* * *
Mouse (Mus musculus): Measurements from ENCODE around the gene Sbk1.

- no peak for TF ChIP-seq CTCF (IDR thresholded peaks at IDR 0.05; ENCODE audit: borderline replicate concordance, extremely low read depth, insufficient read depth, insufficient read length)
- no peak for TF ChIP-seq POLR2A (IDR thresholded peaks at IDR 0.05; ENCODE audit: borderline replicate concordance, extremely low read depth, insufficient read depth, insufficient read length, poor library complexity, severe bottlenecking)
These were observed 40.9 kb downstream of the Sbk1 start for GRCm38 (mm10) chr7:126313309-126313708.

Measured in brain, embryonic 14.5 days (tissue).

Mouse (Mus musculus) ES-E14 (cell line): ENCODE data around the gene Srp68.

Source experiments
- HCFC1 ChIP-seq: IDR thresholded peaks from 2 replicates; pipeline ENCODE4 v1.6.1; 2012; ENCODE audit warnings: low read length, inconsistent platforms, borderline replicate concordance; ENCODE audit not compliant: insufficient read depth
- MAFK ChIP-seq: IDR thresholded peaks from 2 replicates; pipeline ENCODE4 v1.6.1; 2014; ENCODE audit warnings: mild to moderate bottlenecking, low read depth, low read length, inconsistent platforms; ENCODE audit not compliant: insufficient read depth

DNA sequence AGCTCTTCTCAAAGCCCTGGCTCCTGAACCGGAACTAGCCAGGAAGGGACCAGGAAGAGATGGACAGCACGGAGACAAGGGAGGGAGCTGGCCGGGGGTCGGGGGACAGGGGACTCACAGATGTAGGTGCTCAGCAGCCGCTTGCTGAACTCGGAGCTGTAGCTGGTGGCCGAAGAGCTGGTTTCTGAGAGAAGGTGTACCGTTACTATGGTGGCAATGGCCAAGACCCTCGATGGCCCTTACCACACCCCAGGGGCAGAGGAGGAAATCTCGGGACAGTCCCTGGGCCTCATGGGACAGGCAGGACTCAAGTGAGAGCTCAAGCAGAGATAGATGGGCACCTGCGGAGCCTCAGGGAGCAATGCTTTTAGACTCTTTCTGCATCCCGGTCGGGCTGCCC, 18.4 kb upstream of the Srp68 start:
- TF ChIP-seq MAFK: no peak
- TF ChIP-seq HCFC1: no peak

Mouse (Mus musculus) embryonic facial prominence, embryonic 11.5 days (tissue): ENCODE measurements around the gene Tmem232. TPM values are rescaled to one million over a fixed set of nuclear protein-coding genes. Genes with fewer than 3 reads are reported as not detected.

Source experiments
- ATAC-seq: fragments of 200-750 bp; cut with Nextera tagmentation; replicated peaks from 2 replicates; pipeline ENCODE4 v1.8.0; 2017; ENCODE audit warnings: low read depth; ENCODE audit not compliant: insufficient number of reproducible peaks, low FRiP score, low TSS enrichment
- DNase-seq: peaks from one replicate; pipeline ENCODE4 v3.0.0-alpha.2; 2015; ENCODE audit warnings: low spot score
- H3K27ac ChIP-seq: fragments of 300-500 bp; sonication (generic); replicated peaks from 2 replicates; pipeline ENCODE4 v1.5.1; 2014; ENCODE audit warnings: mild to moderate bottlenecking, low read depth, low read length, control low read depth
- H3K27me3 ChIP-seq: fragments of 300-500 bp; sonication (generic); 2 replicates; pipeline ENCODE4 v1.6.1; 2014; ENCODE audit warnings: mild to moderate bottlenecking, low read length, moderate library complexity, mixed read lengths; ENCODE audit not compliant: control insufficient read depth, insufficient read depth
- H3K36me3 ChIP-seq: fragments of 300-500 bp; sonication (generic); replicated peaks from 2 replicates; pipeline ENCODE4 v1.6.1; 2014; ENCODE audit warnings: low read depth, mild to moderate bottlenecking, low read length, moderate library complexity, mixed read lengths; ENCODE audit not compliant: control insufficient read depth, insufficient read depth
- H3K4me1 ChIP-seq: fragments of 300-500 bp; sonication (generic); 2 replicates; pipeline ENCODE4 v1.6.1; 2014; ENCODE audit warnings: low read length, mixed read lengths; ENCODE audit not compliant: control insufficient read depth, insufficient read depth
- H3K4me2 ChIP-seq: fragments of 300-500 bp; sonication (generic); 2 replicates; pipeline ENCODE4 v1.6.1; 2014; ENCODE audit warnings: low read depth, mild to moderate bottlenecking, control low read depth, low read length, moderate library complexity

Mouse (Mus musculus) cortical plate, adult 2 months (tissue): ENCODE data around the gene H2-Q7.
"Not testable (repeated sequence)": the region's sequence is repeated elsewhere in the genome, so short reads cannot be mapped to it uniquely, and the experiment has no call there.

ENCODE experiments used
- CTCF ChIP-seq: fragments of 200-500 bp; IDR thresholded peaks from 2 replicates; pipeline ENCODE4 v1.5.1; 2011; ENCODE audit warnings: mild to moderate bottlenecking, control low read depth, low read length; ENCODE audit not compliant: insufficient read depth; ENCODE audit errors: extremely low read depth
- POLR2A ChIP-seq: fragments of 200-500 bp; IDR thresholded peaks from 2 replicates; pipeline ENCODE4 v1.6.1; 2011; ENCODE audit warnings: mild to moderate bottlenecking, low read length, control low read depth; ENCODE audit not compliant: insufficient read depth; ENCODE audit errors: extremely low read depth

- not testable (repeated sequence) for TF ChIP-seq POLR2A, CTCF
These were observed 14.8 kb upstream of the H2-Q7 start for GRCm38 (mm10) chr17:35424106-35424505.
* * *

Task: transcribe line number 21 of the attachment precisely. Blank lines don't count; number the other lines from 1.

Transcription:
- H3K4me2 ChIP-seq: fragments of 300-500 bp; sonication (generic); 2 replicates; pipeline ENCODE4 v1.6.1; 2014; ENCODE audit warnings: low read depth, mild to moderate bottlenecking, control low read depth, low read length, moderate library complexity